The Cactus League and Arizona community leaders have asked Major League Baseball to delay the start of spring training due to coronavirus concerns just over three weeks before pitchers and catchers are supposed to report.

The Cactus League made the request in a letter to Baseball Commissioner Rob Manfred obtained by The Associated Press on Monday. The letter was co-signed by the mayors of Mesa, Scottsdale, Surprise, Glendale, Goodyear and Peoria, as well as representatives from Phoenix and the Salt River Pima-Maricopa Indian Community.

MLB said in a statement that it “will continue to consult with public health authorities, medical experts, and the Players Association whether any schedule modifications to the announced start of Spring Training and the Championship Season should be made in light of the current COVID-19 environment to ensure the safety of the players, coaches, umpires, MLB employees and other game day personnel in a sport that plays every day.”

Arizona is averaging just under 7,000 new coronavirus cases per day, but the Cactus League cited data in its letter from the University of Washington’s Institute of Health Metrics and Evaluation projecting a sharp decline in infections by mid-March, down to as few as 3,072 daily. Spring camps are set to open the week of Feb. 15, with the regular season set to start on April 1.

Despite the roiling case numbers, the NHL’s Arizona Coyotes are hosting 3,450 fans for home games in Glendale, while the NBA’s Phoenix Suns are playing without fans. High school sports are also still operating. The Cactus League hosts 15 MLB clubs.

In a sign that other teams are moving forward with preseason plans, the spring training home in Jupiter, Florida, shared by the St. Louis Cardinals and Miami Marlins announced Monday it will begin selling tickets for spring games beginning Feb. 1. Roger Dean Chevrolet Stadium said 2021 tickets will be sold in seating pods of two, four or six spaced six feet apart throughout the stadium.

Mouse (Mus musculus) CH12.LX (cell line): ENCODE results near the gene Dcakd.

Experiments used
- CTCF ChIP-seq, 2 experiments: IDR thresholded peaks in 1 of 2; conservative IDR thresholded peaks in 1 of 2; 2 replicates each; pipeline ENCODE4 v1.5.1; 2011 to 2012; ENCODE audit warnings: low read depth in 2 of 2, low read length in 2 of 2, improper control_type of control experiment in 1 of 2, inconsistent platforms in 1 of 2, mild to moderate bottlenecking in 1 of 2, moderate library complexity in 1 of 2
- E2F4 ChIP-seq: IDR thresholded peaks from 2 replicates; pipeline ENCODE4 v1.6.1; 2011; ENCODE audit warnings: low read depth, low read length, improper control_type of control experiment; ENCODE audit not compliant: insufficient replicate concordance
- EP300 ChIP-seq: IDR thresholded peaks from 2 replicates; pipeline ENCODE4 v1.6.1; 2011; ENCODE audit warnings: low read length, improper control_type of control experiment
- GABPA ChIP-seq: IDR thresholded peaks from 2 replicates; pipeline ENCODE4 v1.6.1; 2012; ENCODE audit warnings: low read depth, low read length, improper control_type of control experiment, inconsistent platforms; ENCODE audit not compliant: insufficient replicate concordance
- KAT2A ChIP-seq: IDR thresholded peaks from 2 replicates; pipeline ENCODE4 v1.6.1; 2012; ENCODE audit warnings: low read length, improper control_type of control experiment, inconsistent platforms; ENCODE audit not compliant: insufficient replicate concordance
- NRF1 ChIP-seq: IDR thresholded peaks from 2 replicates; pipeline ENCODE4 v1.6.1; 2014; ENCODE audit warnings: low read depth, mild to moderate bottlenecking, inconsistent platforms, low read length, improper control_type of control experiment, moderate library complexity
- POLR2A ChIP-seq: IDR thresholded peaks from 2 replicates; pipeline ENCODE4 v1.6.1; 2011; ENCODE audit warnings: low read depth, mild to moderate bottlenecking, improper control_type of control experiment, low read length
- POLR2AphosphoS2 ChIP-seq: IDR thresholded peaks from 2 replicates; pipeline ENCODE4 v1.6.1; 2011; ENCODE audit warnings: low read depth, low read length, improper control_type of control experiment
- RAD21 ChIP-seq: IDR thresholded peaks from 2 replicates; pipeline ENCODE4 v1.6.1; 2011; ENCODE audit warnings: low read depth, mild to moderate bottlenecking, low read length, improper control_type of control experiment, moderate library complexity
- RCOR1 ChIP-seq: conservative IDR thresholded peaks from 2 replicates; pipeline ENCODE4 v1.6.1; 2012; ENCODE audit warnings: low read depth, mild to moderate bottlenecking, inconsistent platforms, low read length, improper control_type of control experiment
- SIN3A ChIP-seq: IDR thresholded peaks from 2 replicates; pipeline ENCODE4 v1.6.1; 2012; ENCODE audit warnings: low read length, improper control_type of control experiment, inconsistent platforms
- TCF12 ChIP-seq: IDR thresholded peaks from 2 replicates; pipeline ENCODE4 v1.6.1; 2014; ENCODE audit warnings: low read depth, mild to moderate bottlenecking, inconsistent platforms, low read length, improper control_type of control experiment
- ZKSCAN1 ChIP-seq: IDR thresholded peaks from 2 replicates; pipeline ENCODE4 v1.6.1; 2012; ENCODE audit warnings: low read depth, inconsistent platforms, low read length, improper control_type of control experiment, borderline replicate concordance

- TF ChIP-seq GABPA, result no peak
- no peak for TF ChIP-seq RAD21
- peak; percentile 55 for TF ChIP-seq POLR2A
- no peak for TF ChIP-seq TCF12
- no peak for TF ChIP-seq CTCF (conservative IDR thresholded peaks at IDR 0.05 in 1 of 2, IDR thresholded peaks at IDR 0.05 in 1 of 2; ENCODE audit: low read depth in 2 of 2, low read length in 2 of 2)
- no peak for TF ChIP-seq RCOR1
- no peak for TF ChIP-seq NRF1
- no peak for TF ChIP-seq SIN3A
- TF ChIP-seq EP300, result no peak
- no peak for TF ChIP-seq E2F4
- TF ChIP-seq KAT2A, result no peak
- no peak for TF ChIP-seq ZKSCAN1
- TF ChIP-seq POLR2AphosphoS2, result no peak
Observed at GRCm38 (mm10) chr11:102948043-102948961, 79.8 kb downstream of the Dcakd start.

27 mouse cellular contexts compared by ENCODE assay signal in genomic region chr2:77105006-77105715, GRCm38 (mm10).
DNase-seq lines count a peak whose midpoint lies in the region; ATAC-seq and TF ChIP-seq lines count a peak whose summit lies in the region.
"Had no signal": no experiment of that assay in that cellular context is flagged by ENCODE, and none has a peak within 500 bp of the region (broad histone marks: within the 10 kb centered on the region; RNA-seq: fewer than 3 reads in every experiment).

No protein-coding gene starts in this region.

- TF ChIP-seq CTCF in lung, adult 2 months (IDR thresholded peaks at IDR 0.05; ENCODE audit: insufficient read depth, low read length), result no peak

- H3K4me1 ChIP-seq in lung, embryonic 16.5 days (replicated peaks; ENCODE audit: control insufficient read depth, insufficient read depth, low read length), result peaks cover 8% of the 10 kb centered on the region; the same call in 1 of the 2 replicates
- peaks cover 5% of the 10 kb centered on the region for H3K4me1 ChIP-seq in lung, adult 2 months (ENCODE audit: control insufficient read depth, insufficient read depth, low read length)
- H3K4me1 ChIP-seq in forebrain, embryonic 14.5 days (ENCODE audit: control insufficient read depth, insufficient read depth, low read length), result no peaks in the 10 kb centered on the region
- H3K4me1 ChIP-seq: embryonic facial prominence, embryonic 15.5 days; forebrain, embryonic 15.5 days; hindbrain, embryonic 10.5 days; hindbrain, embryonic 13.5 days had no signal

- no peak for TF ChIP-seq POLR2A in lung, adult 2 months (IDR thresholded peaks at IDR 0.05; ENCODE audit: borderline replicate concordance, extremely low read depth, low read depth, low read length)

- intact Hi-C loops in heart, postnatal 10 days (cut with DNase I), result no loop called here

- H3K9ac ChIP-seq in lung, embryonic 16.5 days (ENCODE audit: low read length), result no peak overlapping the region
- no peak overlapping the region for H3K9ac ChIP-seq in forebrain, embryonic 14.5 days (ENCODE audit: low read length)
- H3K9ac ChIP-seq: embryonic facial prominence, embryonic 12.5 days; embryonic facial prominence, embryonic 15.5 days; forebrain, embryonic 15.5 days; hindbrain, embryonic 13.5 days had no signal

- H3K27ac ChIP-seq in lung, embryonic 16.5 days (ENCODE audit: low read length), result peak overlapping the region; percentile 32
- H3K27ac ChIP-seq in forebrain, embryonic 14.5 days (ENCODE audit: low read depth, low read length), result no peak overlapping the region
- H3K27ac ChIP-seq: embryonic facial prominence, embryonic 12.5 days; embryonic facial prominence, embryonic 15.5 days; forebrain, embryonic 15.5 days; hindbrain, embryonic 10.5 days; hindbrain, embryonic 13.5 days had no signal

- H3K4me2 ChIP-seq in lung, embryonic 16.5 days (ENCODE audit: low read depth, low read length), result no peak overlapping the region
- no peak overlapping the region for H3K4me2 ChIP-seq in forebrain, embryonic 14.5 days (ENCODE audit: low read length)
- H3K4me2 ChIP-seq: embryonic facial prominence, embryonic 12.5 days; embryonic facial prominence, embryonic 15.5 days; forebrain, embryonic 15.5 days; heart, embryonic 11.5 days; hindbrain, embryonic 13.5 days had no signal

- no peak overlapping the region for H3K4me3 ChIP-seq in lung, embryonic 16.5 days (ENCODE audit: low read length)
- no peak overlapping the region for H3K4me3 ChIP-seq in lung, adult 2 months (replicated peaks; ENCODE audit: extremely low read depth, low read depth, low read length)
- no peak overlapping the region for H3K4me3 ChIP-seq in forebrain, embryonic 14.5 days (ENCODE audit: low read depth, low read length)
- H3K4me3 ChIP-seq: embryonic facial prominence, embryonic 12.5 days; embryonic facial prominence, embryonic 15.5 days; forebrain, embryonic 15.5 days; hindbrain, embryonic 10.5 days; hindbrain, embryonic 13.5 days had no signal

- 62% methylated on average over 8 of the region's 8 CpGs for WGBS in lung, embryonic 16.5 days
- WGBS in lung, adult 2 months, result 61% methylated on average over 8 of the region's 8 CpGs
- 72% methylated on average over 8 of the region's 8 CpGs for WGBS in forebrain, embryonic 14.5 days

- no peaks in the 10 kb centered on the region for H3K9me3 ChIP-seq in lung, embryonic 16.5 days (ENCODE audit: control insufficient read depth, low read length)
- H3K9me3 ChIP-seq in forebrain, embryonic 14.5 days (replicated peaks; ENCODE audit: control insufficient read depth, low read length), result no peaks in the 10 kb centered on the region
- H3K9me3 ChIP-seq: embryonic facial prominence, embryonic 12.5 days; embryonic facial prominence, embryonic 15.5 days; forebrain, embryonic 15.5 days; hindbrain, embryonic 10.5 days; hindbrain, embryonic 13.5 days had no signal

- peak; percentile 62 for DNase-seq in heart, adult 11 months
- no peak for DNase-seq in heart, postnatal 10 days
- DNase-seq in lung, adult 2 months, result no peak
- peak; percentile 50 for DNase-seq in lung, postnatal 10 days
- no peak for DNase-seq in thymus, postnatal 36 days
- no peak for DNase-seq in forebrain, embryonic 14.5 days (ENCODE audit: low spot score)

Any changes to the major league schedule are subject to agreement with the players’ association per terms of their collective bargaining agreement. A person familiar with talks between the sides said MLB asked the union in November about moving back Opening Day a month to create a safer playing environment, possibly spurred by the availability of the vaccine.

The union asked if the postseason could be moved back to make up the 30 or so missed games, or if the league would pay players for the missed games if they weren’t made up. The league declined, saying it wouldn’t push the postseason deep into November over broadcast concerns and wouldn’t pay players for missed games.

Talks stalled there, and no formal proposals about altering opening day have been exchanged.

The person spoke to the AP on condition of anonymity Monday because the discussions were considered private.

BRAVES: Third baseman Pablo Sandoval has signed a minor league contract with Atlanta.

Sandoval would receive a $1 million, one-year contract if he is added to the team’s 40-man roster under a deal the Braves confirmed.

The 34-year-old Sandoval hit .214 in 84 at-bats with the Braves and San Francisco Giants in 2020. He had no hits in two at-bats with Atlanta but was kept on the team’s postseason roster, and he had no hits in four plate appearances.

Sandoval, whose nickname is Kung Fu Panda, will try to prove he can return to the form he showed in 2019, when he hit .268 with 14 homers with the Giants. The 2012 World Series MVP with San Francisco signed with the Braves late last season following his release by the Giants on Sept. 10, ending his second stint with the team.

Austin Riley will enter spring training as the favorite to start at third base for the Braves. Riley also is an option in left field.

The switch-hitting Sandoval has a career .279 batting average with 149 home runs in 13 seasons with the Giants, Boston and Atlanta. He hit .330 with 25 homers and 90 RBI for San Francisco in 2009, his second season.


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